May 10, 2002

Doug Duncan announces his resignation at brown-bag lunch

Doug Duncan, a senior research associate in the department of astronomy and astrophysics, discussed his recent decision to resign from the University faculty during yesterday's latest installment of the Rockefeller Chapel's brown bag series, "What Matters to Me and Why." Duncan said that he is moving to the University of Colorado at Boulder because it better conforms with his philosophy on teaching and universities.

Duncan sent out an e-mail to friends and colleagues Wednesday detailing the reasons for his decision to accept a position at UC-Boulder, including its emphasis on graduate and undergraduate teaching. Duncan compared Boulder's capital campaign to that of Chicago, noting that nowhere in Chicago's plans were undergraduates or students mentioned, whereas Boulder's campaign cites teaching, research, and service to its students as its main goals.

"I realized that I live only a finite number of years," he said. "I'd get more out of them at Boulder."

Duncan decided early on to devote his career to the education of all ages, and to specialize in the common core in the University. "I especially enjoy teaching people who think they don't like science, "Duncan said.

In Duncan's classes, he says that students have more opportunities to see principles in action and relate those principles to everyday life. He described an experiment where, instead of using the parallax method to measure the distance to small light bulbs set up in the lab, students climbed to the top of Rockefeller Chapel in order to measure the distance to the Sears Tower.

Duncan believes that everyone should have a basic knowledge of science. "A powerful tool for your life is to know what to believe and know what's going to fool you," Duncan said. He described Carl Sagan's nightmare, outlined in his book A Candle in the Dark, which tells of a future world where very few people have immense knowledge of science, and most of the world relies on astrologers and tarot cards.

Many students come to Duncan believing that they are not science people, that scientists always speak the truth, and that science is about answers. "Grab any scientists and ask them, which is better, the known or the unknown?" Duncan said. "They'll answer: the unknown. What do you poor folks get taught? The known. What do textbooks have? The known.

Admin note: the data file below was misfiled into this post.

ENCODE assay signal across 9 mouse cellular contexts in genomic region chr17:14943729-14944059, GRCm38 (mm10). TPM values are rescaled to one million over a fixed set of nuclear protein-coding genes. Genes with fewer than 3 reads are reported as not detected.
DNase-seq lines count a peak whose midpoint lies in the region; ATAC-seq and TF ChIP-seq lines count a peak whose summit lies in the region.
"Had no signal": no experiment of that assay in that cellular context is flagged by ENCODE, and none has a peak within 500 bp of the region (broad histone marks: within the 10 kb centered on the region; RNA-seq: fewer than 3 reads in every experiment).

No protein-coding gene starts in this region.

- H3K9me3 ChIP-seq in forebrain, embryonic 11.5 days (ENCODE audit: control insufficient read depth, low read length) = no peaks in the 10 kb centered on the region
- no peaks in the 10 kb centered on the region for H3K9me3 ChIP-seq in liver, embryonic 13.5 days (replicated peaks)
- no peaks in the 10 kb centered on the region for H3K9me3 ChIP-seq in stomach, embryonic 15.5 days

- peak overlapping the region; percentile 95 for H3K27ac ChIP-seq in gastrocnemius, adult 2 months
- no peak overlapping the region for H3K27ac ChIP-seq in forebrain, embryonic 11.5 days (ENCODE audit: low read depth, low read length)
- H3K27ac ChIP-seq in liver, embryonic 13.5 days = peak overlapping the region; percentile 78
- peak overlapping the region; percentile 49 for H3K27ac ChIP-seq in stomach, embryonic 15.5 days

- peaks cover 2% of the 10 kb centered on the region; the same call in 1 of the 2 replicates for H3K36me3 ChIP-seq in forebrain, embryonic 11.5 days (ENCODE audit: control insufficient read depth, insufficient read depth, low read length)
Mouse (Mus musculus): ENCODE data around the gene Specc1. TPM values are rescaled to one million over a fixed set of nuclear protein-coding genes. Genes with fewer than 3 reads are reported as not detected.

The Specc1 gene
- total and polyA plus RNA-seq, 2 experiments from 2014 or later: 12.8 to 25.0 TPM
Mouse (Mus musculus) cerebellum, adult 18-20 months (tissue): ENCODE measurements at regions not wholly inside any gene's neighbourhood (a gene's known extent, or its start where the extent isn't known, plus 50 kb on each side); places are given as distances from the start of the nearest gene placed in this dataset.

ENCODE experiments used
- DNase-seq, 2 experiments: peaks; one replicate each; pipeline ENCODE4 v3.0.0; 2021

"I've always liked puzzles. I've always liked the unknown," Duncan said of his decision in second grade to become an astrophysicist. Duncan also serves as assistant director for humanities, arts, and sciences in the University's Graham School, and served as National Education Coordinator of the American Astronomical Society. He appears occasionally on Chicago's Public Radio Station WBEZ, FM 91.5, with Gretchen Helfrich on the program Odyssey.

Duncan said that he truly loves his work, and he encourages students to do what they love, not what will make them rich. "I've never discovered any correlation between monetary richness and how rich you feel," he said.

Duncan encourages students to maintain a sense of balance in their lives. He cited a Nobel prize-winning biologist who said to his students, "Oh, go out and jog and stay healthy, because you'll publish more if you're alive."

Duncan said that some of the University community's skepticism of the new $35 million gym and wider recruiting outlook is unfounded and demonstrates their out-of-touch-ness.

"Great universities tend to be conservative universities," he said. "But leadership requires bravery, too."

Duncan thinks that students can do more to guide their education through collective action. He believes that if students were to come together, they would be able to shift the University's focus away from research and toward education. "In my day, all the students got together and marched somewhere and said we want this,'" he said.

The "What Matters to Me and Why" series began this year, and Alison Boden, the dean of Rockefeller Chapel, hopes to continue its success with a similar series of lunchtime speakers next year. On May 28 she and Daphne Burt, the associate dean of Rockefeller Chapel, will meet in Swift 406A to plan the series, and they invite anyone in the University community to attend. According to Burt, the program attempts to invite a balanced range of people from all departments and schools, staff, faculty and students.

"Rockefeller Chapel has sponsored this series because Dean Alison Boden and I think it is really important to provide people with the opportunity to reflect on what they are passionate about in an informal setting," Burt said.